Most of what you say is true, but, bitcoin tends to be built against very specific versions of its dependent libs. Due to that, one tends to build bitcoin against custom compiled libs, regardless of underlying OS version. That practice makes glibc the primary compatibility worry.
Please cite exactly which library is using which feature of very recent glibc version (or any library for that matter) ? (just so we can all understand the problem in the way you state).
From what I can see wxWidgets and boost are linked statically. I guess this is due to the "build against very specific versions of its dependent libs". But from what I can see there is _NO_ need for either of thes libraries to use a recent glibc, wxWidgets for example only has a check for glibc 2.1 or newer (during its ./configure). But it is not clear which features of wxWidgets 2.9.0 and/or boost 1.40.0 require the use of a glibc say above version 2.5 (which is also pretty old, but pretty compatibile). I have sucessfully been able to build these versions (of wxWidgets/boost) against glibc 2.5.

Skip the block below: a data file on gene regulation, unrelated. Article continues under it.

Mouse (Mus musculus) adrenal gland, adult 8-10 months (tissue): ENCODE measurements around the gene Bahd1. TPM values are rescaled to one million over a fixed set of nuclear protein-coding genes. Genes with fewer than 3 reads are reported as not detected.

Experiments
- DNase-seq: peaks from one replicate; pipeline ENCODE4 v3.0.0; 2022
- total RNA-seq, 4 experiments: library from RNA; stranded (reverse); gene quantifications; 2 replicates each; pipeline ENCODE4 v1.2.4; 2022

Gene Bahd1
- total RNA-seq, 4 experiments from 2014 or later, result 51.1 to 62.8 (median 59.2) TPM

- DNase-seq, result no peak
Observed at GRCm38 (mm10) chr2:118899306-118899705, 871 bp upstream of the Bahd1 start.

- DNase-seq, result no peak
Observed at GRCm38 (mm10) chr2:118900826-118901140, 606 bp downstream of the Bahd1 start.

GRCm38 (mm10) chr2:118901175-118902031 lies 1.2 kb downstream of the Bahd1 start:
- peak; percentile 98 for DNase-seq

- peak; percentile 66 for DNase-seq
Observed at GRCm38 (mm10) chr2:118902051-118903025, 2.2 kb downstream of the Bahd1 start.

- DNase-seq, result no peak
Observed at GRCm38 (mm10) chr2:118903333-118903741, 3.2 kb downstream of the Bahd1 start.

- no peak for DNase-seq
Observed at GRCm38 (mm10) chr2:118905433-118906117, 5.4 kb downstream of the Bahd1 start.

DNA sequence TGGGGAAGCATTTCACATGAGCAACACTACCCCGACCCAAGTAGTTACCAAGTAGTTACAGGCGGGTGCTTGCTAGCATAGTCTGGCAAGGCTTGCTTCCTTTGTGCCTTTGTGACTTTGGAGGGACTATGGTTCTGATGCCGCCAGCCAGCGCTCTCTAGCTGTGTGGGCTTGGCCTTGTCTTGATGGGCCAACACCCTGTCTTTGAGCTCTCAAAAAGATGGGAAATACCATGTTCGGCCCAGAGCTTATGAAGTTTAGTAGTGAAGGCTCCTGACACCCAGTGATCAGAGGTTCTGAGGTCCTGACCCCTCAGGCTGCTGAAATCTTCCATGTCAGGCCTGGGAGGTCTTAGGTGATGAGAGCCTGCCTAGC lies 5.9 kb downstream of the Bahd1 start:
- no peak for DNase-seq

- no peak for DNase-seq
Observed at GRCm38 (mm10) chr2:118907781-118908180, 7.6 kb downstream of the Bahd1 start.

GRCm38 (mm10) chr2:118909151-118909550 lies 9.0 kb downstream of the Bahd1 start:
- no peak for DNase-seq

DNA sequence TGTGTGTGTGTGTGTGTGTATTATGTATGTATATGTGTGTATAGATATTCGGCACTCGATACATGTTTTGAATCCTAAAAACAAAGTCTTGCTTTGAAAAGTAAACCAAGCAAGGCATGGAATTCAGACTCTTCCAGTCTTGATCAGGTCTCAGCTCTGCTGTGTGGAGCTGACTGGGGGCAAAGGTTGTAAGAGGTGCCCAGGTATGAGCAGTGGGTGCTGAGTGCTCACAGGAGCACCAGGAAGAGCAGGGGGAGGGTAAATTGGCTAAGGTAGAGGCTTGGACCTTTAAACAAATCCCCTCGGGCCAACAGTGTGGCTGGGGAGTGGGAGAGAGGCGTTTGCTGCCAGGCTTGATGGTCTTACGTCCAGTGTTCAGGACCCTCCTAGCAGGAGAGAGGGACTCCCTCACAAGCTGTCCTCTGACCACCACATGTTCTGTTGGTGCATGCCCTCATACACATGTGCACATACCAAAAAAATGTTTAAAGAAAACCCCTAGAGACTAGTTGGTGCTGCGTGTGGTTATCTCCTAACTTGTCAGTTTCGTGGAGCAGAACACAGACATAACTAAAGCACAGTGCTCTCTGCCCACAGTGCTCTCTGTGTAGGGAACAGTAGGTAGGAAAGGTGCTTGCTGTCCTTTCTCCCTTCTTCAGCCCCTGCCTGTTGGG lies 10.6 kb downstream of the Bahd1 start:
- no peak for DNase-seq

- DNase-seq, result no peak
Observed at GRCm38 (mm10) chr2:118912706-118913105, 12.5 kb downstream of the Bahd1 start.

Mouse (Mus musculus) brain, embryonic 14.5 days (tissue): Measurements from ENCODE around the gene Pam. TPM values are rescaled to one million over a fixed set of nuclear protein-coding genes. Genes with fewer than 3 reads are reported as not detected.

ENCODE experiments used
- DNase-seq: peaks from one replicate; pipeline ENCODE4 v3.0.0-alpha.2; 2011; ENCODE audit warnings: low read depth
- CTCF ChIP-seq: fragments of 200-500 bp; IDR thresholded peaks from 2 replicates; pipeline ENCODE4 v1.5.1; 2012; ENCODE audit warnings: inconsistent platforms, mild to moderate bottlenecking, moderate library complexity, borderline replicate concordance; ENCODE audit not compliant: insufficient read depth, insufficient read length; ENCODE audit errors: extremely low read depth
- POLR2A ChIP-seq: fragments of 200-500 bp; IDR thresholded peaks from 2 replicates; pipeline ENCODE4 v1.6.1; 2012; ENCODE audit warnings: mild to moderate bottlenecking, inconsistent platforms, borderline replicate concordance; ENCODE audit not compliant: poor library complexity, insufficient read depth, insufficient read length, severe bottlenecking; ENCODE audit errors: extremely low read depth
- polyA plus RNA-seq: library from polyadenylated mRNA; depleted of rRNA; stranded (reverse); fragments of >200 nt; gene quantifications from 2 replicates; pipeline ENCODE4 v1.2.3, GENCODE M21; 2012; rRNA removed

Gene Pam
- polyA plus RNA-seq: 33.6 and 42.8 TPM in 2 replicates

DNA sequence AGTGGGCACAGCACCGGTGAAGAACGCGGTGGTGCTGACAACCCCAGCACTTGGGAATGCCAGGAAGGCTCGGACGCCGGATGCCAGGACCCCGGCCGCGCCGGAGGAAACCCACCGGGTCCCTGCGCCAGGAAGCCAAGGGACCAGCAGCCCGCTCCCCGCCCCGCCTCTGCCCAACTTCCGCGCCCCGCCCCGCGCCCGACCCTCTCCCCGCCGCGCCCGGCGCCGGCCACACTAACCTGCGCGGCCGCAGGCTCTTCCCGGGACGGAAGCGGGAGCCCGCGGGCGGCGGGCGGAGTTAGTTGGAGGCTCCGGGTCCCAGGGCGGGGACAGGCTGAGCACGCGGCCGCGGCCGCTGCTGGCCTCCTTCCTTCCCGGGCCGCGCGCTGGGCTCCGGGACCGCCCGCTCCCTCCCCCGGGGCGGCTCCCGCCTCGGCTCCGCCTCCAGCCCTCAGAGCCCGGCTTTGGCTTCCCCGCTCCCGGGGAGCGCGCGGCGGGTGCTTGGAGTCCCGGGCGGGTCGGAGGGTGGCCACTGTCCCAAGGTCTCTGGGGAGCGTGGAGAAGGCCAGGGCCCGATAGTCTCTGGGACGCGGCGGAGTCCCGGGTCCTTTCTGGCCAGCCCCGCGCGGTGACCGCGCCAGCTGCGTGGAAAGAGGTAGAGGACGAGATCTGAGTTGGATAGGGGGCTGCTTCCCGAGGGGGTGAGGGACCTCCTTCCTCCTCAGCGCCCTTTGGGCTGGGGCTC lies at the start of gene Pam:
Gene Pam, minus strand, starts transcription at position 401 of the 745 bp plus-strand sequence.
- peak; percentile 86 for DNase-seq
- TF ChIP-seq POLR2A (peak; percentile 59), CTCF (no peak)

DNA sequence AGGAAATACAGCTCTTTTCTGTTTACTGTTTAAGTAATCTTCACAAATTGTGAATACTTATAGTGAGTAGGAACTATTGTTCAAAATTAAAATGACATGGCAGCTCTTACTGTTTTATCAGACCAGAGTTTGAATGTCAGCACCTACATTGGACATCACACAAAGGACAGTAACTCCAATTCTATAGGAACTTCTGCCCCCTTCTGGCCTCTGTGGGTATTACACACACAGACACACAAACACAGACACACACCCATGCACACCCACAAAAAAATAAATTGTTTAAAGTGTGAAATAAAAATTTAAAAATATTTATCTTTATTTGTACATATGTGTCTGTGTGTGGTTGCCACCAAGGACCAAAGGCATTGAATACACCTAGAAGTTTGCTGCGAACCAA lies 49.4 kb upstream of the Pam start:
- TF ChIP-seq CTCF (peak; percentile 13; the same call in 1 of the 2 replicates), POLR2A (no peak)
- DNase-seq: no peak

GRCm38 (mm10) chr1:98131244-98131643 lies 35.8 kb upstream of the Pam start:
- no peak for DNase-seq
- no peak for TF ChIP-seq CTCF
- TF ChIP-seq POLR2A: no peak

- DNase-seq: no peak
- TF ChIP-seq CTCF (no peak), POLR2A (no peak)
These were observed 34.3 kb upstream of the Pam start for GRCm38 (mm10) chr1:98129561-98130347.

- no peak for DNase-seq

I believe this can be confirmed by the use of -Bstatic in "src/makefile.unix".
The only reason that glibc is a "compatibility worry" (as you put it) is because the project was build on a very new linux system. This forces all the downloaders to have as-new-a linux system as the build system in order to run it. This is not because there is some intrinsic compatibility worry as you describe it.
I think I have created a custom wxWidgets 2.9.x build on OpenSUSE build service (OBS). I shall have a go with "boost" over the new few hours if all goes well. Then I can commit bitcoind package and get openSuSE builds. Then I can enable other distribution repos (CentOS, Ubuntu, SLE, Fedora, etc...).
Can anyone confirm if boost "1.40.0" is needed or just "1.40.0 or newer" ? since 1.42.x is current (and that is already available for a number of platforms as packages). Can anyone explain the story behind this matter.
With wxWidgets 2.9.x is a development series so it is pre-release, so that is clear cut that a custom version needs to be built to get access to pre-release versions. But this problem I have solved in an OBS build.